By Hedges Capers, M.A.     (Fall 1991)

When was the last time you were standing or sitting beside a normal, regular, ordinary person (or so you thought) only to witness a strange and terrifying transformation of that human being?

Often imperceptibly at first, yet sometimes with truly astonishing speed, the seams of their suits or dresses begin to split. The features of their face contort, turning red and blue, twisting out of shape. Their necks begin to arch and extend. Suddenly an enormous tail appears and they become 60’ long, 30’ tall and weigh 400,000 pounds! If they move, the earth trembles and shakes. The sound of their movements is so ear-shattering that scientists have named these creatures “Thunder Lizards.” So there you are facing a . . .

Brontosaurus

You try to remain calm, but you know you are in BIG danger.
One false move on your part and it’s over …

What have you done in this situation in the past? What have other managers done before? What can you do? What can anyone do? History, of course, is filled with people who have made the wrong choices. Some have gotten hostile and tried to retaliate in kind. Some have tried to outrun the monster, but mankind is just not equipped for such a race. Some have collapsed, thinking that, as victims, they might elicit pity.

Still other foolish humans, feeling frightened, sought to hide from its sight, trying to take refuge under the “belly of the beast.” Hiding only seems to frighten and confuse the beast and often leads to him/her to sit down in frustration – a truly crushing experience!

Others have tried to reason with the beast, but, unfortunately, evidence shows that the Brontosaurus brain (being merely the size of a walnut) is incapable of reason, sensitivity, or compassion.

Often, the choice is to become a beast oneself and battle them head-to-head. This is fruitless and dangerous and causes injury to innocent bystanders.

So, what to do?

Clearly, there is only one alternative left – climb aboard and ride them! Ride them in the direction they are going. Hard as this may seem – particularly for those inclined to tell others what to do, where to go, and how to get there – it is the only effective way to handle a Brontosaurus. If you are willing to go along for the journey, you can be sure they will lead you to the problem as well as the eventual solution.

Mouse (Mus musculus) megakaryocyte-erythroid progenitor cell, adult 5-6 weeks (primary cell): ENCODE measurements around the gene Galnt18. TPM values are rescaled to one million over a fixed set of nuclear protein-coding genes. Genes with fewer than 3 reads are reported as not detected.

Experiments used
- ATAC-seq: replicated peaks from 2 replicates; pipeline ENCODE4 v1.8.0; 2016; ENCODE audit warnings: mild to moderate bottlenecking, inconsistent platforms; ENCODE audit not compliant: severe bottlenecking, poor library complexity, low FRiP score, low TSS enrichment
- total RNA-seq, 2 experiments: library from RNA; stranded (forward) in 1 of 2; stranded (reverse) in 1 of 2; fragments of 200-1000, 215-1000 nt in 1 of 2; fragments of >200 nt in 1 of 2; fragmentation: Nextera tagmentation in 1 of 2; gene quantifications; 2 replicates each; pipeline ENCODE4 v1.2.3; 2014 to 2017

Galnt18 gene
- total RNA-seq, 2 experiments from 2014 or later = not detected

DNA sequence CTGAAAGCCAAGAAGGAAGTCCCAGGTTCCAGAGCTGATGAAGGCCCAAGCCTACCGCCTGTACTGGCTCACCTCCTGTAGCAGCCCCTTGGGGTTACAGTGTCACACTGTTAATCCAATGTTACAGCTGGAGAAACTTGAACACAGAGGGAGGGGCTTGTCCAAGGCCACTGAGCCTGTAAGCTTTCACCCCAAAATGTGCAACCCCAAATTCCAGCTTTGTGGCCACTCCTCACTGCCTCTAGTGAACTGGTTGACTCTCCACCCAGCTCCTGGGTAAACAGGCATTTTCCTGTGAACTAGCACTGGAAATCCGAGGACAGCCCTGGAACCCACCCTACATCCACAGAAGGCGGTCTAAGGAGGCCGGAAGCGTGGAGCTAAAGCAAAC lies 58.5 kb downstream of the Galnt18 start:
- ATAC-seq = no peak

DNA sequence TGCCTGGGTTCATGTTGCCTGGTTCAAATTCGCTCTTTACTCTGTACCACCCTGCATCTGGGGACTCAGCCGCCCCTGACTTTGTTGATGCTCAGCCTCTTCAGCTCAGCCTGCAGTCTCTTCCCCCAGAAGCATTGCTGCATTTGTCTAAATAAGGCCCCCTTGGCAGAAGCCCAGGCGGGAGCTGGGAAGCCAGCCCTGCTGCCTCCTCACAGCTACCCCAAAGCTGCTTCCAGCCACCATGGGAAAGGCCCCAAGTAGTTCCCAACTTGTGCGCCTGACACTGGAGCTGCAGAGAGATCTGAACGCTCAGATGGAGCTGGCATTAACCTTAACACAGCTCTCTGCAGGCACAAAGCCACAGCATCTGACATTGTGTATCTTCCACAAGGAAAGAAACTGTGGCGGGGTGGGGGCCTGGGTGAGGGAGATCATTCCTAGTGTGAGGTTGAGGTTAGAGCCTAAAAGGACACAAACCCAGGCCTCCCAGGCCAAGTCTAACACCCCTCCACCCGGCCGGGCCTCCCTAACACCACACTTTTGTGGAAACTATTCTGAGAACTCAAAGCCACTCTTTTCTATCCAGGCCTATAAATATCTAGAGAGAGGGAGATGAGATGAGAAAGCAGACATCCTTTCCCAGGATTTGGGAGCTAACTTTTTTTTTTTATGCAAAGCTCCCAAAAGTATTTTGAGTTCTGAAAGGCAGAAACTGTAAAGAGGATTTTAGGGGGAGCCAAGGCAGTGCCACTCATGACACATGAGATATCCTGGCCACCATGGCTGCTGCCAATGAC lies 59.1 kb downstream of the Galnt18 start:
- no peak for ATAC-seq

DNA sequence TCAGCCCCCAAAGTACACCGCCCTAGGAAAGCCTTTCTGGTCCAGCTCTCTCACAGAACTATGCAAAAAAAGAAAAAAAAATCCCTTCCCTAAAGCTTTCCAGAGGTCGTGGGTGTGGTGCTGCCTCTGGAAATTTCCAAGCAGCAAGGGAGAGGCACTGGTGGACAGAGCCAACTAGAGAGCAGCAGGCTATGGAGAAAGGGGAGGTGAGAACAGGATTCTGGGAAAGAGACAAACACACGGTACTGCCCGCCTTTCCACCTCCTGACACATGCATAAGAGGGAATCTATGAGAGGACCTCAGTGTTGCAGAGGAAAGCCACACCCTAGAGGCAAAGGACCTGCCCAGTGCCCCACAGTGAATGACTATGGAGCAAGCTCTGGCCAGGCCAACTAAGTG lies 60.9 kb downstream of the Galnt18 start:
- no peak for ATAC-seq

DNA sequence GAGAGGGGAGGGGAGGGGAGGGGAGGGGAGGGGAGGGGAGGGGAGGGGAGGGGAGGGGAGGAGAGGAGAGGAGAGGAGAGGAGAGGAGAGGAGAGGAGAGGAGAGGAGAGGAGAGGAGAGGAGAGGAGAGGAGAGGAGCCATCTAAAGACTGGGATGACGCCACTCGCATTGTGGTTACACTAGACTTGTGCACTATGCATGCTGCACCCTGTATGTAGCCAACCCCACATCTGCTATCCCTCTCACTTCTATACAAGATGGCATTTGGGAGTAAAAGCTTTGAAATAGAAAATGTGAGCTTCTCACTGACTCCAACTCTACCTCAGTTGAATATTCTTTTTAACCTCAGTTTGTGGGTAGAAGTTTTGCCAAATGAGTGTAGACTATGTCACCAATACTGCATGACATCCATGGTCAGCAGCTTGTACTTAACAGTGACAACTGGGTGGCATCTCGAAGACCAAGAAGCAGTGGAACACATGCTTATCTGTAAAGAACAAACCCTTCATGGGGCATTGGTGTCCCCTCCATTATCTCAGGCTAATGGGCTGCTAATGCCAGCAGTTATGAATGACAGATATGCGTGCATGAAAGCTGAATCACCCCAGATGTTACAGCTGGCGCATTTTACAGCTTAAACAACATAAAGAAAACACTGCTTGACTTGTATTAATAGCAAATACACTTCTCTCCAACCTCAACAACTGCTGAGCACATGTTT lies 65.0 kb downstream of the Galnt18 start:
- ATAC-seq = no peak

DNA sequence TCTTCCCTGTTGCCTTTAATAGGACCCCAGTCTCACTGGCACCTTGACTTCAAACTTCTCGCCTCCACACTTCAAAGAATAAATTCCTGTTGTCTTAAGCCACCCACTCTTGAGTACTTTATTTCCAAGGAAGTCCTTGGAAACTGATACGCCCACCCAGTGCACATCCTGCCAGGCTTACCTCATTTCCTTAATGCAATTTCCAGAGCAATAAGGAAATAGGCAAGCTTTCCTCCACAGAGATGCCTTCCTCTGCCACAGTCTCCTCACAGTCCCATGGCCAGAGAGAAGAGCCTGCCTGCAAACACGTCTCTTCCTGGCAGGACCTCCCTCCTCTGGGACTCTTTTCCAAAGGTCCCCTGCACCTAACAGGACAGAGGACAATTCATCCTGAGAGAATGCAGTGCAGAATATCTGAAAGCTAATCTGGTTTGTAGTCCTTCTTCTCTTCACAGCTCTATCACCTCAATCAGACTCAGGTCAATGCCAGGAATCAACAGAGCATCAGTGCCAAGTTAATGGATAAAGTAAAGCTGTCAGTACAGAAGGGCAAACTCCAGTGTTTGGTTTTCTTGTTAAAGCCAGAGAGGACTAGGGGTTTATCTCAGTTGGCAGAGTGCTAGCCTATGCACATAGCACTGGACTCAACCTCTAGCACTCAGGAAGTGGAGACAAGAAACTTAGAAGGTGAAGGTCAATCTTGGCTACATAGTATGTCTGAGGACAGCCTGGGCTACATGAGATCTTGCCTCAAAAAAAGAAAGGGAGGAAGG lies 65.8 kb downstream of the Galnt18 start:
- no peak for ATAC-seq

One must remember that a Brontosaurus is born when the need to establish blame or fault arises (i.e. when someone is right and someone else is wrong). Reports indicate that in many corporate settings, this appears to be occurring with greater and greater frequency. It may well be the source of problems in the area of Total Quality Management (TQM), on-time deliveries, customer satisfaction, and other corporate concerns.

Why the increase in corporate Brontosauruses today? Is it sub-par education or a poor diet? Environmental hazards or not enough exercise? We believe that, as in good health, prevention is the key and the appearance of these beasts can be prevented simply by addressing their psychological needs. Research shows that these creatures are innately gentle, cooperative, appreciate being accepted (or adequate), or hearing that they have the right to exist. They need to be wanted and valued.

So when you think or feel that you are about to witness the birth of a Brontosaurus, remember: “An ounce of prevention is worth 40,000 pounds of cure. If somehow you don’t react quickly enough to prevent their birth, remember: “The only way to ride a Brontosaurus is in the way it is going.”

Proper Mounting Instructions

  • R-E-S-P-E-C-T
  • Appreciate: “It must have been difficult.”
  • Listen to the whole banana.
  • Go in their direction. They will change once they feel heard.

Improper Mounting Instructions

  • Tell them how they feel.
  • Ignore their experience.
  • Fix it before they tell you how it broke.
  • Rush or interrupt their story.
  • “Let’s act like civilized adults here!”
  • “There’s no reason to be upset or hostile!”
  • “Please don’t yell at me.”
  • “I didn’t do anything wrong.”